Honda plans self-balancing motorbike

Honda's self-balancing motorcycle - short

It seems self-balancing motorcycles that can’t fall over are coming with Honda now the third company to unveil a working prototype.

BMW Motorrad unveiled its self-balancing Vision 100 Next “crashproof” bike at the Cologne Intermot show in October. They did not reveal how it works, but this video shows it in action.

It was shortly followed by Thrustcycle’s electric-powered GyroCycle employing a full-time gyroscope. Here it is in action.

Honda’s self-balancing bike doesn’t use gyroscopes like the Thrustcycle or a Segway.

Instead, they use their own 2012 Uni-Cub technology employed in their personal mobility devices.

Honda Honda's self-balancing uni-cub
Uni-cub

When the Honda transforms from regular riding mode to balance mode, the forks extend the front tyre away from the rest of the bike.

They call it Riding Assist technology and it not only balances the bike, but like the Yamaha Motobot, it will also drive itself without a rider.

Yamaha Motobot, a robot that rides a motorcycle tests self balancing
Yamaha Motobot, a robot that rides a motorcycle

None of these prototypes is yet scheduled for production, but it is looking increasingly likely that they eventually will.

Many riders have questioned why you need a self-balancing bike or a robot bike that rides itself.

It certainly seems to take  much of the fun and talent out of riding.

However, the technology will open up riding to a lot of people who wouldn’t normally try it for fear of crashing.

And with the big swing on to automated self-driving cars and trucks, there may be a market for two-wheeled self-riding taxis and courier services.

Meanwhile, we’ll stick with balancing and riding our own bikes, thank you Mr Honda.

UPDATE: The Honda Riding Assist motorcycle won three awards at the 2017 Consumer Electronics Show in Las Vegas: Best Innovation, Best Automotive Technology and Popular Mechanics’ Editors’ Choice Award.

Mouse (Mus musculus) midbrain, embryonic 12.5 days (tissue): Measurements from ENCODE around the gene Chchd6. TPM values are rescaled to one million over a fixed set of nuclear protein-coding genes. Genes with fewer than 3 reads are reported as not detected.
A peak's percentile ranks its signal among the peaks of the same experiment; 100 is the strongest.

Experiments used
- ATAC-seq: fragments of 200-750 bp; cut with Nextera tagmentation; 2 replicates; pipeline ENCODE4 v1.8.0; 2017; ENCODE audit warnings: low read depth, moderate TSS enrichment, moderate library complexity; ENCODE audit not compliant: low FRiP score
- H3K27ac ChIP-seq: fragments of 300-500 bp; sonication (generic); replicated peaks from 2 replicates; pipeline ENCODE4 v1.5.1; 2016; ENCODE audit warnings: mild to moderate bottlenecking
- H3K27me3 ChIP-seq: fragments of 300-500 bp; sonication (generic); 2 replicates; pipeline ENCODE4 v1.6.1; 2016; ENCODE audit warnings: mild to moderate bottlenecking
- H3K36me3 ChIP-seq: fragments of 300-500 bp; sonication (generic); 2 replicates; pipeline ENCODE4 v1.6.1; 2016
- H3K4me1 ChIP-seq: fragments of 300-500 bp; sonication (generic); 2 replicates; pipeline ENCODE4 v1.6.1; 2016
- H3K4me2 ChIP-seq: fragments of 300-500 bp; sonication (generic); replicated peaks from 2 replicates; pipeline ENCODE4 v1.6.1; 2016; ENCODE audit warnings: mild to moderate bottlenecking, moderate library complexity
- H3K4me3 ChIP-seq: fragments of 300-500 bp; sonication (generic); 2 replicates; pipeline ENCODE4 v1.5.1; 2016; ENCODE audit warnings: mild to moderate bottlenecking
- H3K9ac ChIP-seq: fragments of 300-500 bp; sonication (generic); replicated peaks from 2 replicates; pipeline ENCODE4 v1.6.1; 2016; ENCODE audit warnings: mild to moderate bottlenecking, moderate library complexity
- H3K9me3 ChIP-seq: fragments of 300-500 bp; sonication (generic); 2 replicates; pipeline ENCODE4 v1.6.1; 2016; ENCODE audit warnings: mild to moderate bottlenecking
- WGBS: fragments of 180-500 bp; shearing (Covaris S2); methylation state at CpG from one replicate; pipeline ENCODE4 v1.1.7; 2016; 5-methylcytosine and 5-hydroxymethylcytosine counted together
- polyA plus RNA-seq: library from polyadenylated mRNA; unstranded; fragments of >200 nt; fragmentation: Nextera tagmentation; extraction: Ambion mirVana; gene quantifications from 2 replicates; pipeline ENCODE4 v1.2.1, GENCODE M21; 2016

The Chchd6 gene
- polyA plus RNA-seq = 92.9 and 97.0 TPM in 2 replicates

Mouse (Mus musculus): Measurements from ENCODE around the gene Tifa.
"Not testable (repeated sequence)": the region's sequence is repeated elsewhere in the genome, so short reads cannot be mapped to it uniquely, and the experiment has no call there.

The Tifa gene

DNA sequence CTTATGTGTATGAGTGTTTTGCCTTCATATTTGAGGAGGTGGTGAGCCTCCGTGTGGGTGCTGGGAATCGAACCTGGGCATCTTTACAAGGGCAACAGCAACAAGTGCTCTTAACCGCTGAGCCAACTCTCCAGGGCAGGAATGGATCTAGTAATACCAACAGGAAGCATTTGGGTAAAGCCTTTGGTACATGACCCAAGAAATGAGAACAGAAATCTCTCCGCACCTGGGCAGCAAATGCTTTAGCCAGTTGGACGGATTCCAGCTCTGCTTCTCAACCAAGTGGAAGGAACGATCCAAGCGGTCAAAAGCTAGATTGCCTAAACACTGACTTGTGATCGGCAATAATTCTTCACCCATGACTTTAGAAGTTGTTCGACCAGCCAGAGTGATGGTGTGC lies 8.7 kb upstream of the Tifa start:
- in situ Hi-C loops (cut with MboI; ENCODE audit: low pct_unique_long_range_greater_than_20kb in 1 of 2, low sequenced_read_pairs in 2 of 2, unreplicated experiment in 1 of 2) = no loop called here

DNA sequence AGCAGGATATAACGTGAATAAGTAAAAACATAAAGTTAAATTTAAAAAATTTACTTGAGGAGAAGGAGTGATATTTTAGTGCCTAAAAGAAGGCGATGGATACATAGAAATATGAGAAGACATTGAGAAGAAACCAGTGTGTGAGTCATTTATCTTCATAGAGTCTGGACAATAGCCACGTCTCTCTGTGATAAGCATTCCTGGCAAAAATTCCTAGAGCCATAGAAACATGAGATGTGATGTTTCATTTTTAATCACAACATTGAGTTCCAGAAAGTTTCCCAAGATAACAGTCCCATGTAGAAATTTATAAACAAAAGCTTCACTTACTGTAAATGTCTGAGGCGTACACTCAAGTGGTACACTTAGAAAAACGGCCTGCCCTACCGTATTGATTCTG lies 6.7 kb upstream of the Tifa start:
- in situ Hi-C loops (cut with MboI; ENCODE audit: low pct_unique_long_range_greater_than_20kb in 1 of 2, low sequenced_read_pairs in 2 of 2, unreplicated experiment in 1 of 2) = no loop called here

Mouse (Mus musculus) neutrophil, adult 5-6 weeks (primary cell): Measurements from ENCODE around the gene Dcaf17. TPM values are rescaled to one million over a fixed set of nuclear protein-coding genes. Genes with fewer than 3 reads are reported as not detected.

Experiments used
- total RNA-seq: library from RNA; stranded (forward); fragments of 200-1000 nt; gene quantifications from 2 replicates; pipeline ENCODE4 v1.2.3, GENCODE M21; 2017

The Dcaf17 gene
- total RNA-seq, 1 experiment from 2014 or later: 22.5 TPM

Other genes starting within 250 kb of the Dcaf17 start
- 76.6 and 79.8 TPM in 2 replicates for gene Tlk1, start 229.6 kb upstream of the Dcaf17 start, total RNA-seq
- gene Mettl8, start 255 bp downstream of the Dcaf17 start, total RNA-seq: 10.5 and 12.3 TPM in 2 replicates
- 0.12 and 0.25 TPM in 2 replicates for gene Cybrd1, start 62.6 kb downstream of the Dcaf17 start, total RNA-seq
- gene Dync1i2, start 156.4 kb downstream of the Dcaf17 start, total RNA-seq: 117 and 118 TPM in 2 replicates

11 Comments

  1. The thought of this specific motor cycle is quite special and I also realize there are lots of motorcyclists which can be looking forward to some sort of the best online motor cycle like this.

  2. With self driving autonomous vehicles (cars) very likely to become commercially viable within the next couple of years the future of motorcycling was looking dim indeed, however with self balancing crash proof motorcycles we will perhaps be allowed to continue enjoying our sport & freedom into the future – though unfortunately not as we currently experience it?

  3. Look at the Hondas doing their balancing. Ok, we see the front wheel move but look at the handlebars, they are not moving. There is a bit more going on than meets the eye.

  4. The Honda adjustable rake could be interesting with self-levelling headlights. Rake it out for the highway, steepen it up for the twisty bits.

  5. I admit I don’t get it either but the simple fact that two of the giants of the motorcycling world are investing (probably) billions between them in research means they must have a commercially viable product(s) in view. It could well be though that product doesn’t look like a motorbike and the bikes are just the test-beds for the research.

    I think whatever they are working towards could look like a Nissan Land Glider – a narrow, covered and 4 wheeled leaning vehicle rather than a traditional motorbike.

  6. If you wouldn’t normally ride a motorcycle, because you have a fear of crashing, you shouldn’t be riding. Self balancing bike or not. I don’t need a gyroscope to keep me upright, my brain and balance do that. If you’re balance is that affected. Don’t ride. This just seems a way to dull the sensations of riding a bike.

    1. My 65 year old mother would love to ride again. For the feeling and exhilaration of riding on two wheels, leaning over into a corner, being closer to the elements – the stuff you can’t get as a cager (motorist in a steel box). She has admitted that she suffered lapses of concentration when she used to ride, and dropped her last bike several times at traffic lights. That’s why she gave up riding.
      A self balancing and rider-assist motorcycle sounds perfect for her, don’t you think?

      1. Nope. Most certainly not. “lapses of concentration” = danger to others, not just herself. “dropped several times at traffic lights” – if you can’t even balance and hold it up with 2 feet on the ground. Stop. I wouldn’t even recommend one of those spyders, she shouldn’t be on anything like a motorcycle or scooter that requires concentration and the ability to physically man handle the full weight of her machine. She should be glad for the experiences, but now, in her current condition it sounds like her riding days are over. I’d strongly suggest a driving test review too, if only for the “lapses in concentration”.

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